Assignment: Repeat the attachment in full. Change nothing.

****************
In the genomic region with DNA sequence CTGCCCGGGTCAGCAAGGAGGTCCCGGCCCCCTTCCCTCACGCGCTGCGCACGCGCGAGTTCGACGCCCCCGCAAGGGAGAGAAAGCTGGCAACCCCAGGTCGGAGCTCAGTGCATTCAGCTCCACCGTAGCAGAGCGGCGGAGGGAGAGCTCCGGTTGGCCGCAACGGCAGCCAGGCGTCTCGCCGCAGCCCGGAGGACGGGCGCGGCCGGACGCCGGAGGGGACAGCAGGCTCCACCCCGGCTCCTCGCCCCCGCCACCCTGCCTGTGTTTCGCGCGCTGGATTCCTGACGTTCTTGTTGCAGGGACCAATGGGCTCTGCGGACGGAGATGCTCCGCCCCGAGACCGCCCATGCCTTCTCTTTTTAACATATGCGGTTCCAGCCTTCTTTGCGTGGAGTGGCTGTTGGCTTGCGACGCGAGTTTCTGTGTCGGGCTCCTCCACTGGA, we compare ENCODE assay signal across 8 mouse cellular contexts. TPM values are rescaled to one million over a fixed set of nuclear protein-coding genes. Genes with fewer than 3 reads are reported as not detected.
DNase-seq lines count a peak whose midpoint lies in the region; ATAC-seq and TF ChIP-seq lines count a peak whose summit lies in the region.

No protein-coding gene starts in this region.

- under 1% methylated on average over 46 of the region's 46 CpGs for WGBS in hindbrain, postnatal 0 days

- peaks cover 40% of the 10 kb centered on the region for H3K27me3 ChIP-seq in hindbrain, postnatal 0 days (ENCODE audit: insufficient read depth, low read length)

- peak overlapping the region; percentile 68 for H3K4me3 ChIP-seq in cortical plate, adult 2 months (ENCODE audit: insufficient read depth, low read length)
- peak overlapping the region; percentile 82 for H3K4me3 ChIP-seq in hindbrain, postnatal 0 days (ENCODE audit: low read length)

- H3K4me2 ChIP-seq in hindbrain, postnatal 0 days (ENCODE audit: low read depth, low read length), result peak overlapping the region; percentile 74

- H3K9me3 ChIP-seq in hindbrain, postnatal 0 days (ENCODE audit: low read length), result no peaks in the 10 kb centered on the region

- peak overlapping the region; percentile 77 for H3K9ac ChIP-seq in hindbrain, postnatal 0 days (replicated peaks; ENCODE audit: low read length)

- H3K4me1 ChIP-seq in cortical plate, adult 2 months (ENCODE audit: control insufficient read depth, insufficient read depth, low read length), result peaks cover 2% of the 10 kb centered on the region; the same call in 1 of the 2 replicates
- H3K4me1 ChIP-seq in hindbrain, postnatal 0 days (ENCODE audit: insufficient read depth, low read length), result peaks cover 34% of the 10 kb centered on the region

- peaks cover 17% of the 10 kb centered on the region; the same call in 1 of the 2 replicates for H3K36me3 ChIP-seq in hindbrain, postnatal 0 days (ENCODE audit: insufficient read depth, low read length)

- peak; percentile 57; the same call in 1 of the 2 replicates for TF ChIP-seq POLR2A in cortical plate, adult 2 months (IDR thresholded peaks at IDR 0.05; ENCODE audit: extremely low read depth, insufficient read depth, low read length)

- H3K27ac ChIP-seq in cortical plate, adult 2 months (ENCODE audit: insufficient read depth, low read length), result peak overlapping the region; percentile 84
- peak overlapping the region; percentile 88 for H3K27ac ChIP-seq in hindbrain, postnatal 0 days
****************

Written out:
In the genomic region with DNA sequence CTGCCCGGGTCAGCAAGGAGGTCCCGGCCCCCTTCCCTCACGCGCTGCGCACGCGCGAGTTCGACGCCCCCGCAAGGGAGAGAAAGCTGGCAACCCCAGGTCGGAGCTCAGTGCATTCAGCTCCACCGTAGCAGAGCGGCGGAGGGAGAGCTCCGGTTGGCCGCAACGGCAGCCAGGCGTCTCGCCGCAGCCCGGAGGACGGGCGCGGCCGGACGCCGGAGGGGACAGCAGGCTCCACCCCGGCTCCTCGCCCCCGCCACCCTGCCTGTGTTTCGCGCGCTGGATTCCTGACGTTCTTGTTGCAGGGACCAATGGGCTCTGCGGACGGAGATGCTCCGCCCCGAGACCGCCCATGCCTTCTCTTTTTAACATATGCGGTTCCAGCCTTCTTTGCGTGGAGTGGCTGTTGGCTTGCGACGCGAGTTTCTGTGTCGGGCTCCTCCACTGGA, we compare ENCODE assay signal across 8 mouse cellular contexts. TPM values are rescaled to one million over a fixed set of nuclear protein-coding genes. Genes with fewer than 3 reads are reported as not detected.
DNase-seq lines count a peak whose midpoint lies in the region; ATAC-seq and TF ChIP-seq lines count a peak whose summit lies in the region.

No protein-coding gene starts in this region.

- under 1% methylated on average over 46 of the region's 46 CpGs for WGBS in hindbrain, postnatal 0 days

- peaks cover 40% of the 10 kb centered on the region for H3K27me3 ChIP-seq in hindbrain, postnatal 0 days (ENCODE audit: insufficient read depth, low read length)

- peak overlapping the region; percentile 68 for H3K4me3 ChIP-seq in cortical plate, adult 2 months (ENCODE audit: insufficient read depth, low read length)
- peak overlapping the region; percentile 82 for H3K4me3 ChIP-seq in hindbrain, postnatal 0 days (ENCODE audit: low read length)

- H3K4me2 ChIP-seq in hindbrain, postnatal 0 days (ENCODE audit: low read depth, low read length), result peak overlapping the region; percentile 74

- H3K9me3 ChIP-seq in hindbrain, postnatal 0 days (ENCODE audit: low read length), result no peaks in the 10 kb centered on the region

- peak overlapping the region; percentile 77 for H3K9ac ChIP-seq in hindbrain, postnatal 0 days (replicated peaks; ENCODE audit: low read length)

- H3K4me1 ChIP-seq in cortical plate, adult 2 months (ENCODE audit: control insufficient read depth, insufficient read depth, low read length), result peaks cover 2% of the 10 kb centered on the region; the same call in 1 of the 2 replicates
- H3K4me1 ChIP-seq in hindbrain, postnatal 0 days (ENCODE audit: insufficient read depth, low read length), result peaks cover 34% of the 10 kb centered on the region

- peaks cover 17% of the 10 kb centered on the region; the same call in 1 of the 2 replicates for H3K36me3 ChIP-seq in hindbrain, postnatal 0 days (ENCODE audit: insufficient read depth, low read length)

- peak; percentile 57; the same call in 1 of the 2 replicates for TF ChIP-seq POLR2A in cortical plate, adult 2 months (IDR thresholded peaks at IDR 0.05; ENCODE audit: extremely low read depth, insufficient read depth, low read length)

- H3K27ac ChIP-seq in cortical plate, adult 2 months (ENCODE audit: insufficient read depth, low read length), result peak overlapping the region; percentile 84
- peak overlapping the region; percentile 88 for H3K27ac ChIP-seq in hindbrain, postnatal 0 days